Studying at the University of Melbourne was a long-term goal for Glenn Pandelaki. So, when the opportunity arose for him to undertake a Master of Management (Finance) on a full scholarship, he took it.
“While in high school, I participated in an exchange program in Melbourne. As soon as I arrived, I really loved this city, which is known as one of the most liveable cities in the world,” said Glenn. "I visited the University of Melbourne back then and was immediately impressed. The fact that it is among the best universities in Australia, and the world, also contributed to my decision to study there.”
With a decade of experience in the financial sector already, and a full scholarship from his employer Bank Indonesia, Glenn sought out a program that would upskill his knowledge and keep him at the forefront of the industry. “Melbourne Business School (MBS) doesn’t follow a traditional curriculum. Instead, students can choose from a variety of subjects that match their interests and objectives,” explained Glenn.
Participating in subjects offering practical experience, such as Project Finance and the Global Business Practicum, provided Glenn with valuable opportunities to hone his management skills and gain a broader perspective of the daily problems he might encounter in the future. “In spite of having studied business for my undergraduate degree, my knowledge of finance and organisational management needed to be deepened to develop a holistic understanding of these topics,” said Glenn.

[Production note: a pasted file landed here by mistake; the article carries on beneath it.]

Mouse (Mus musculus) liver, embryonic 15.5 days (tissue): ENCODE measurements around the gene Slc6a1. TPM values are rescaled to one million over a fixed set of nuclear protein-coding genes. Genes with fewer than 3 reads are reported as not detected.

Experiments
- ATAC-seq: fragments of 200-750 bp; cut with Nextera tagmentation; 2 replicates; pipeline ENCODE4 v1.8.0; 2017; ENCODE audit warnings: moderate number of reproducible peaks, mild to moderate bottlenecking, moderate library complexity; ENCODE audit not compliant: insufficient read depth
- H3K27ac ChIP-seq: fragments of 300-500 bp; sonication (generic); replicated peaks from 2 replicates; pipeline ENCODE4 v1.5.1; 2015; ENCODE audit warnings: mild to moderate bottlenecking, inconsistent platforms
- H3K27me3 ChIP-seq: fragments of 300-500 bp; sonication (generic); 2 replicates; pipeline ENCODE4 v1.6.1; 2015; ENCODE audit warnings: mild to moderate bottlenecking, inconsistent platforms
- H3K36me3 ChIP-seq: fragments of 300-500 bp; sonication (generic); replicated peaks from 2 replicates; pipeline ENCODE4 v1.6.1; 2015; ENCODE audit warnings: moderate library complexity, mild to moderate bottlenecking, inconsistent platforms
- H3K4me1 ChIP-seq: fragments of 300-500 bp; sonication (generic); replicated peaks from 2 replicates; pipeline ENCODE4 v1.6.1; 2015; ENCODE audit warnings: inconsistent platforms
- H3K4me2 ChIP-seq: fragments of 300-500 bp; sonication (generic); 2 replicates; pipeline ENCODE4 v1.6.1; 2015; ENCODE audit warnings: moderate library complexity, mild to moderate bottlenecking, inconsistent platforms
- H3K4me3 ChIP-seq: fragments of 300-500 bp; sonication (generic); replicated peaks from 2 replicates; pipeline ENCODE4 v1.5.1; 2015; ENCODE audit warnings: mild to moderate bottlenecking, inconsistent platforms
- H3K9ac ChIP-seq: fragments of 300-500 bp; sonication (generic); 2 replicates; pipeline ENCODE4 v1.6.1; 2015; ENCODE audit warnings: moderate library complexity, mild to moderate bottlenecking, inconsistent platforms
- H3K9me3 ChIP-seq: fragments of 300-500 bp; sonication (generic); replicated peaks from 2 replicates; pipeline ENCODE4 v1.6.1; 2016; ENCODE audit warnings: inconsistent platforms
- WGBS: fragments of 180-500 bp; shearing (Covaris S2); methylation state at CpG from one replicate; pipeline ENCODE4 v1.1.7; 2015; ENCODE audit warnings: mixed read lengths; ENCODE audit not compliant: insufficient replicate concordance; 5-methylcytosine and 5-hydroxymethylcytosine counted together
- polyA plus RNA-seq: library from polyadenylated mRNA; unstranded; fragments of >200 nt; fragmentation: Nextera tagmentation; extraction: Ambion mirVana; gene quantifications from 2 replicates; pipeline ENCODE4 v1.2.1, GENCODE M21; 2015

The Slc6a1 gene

To ease his transition from working full-time to being on campus and taking part in student life, Glenn made sure to join plenty of clubs, while also prioritising self-discipline for his studies. “It’s important to manage your time effectively, but masters life shouldn’t be boring. I actively participated in various activities to enhance my university experience and found that community played a large role in making Australia feel like home,” said Glenn.
He was the Graduate Student Association Faculty Council representative for Business and Economics and became an MBS Student Ambassador to “gain leadership experience and give back to the University”. He also regularly attended Bible studies at the Christian Union International to learn more about his faith, and was actively involved with the Indonesian student community – with recreational sports and potluck events becoming a favourite pastime.
Being an MBS Student Ambassador allowed him to build networks with MBS academics, staff members, industry partners, and new and continuing students. And continued to expand these connections by taking part in the Business Innovation Lab. “One of my best experiences was participating in the Business Innovation Lab, in which my team also earned first place,” said Glenn. "Overall, it provided me with a whole package of soft skills I would need in university and my career, such as communication, teamwork and design thinking.”
Glenn’s practical advice to future students is to come prepared for the program they’re undertaking and its requirements, research the many scholarships MBS offers, and “connect with alumni or current students to gain insight about the program and their experience”. He also emphasised to never give up and simply be yourself. “Don’t let others or self-doubt prevent you from pursuing your goals. It’s somehow impossible until it’s done, and every journey begins with a single step,” said Glenn. “Just be yourself and focus on your strengths and experience.”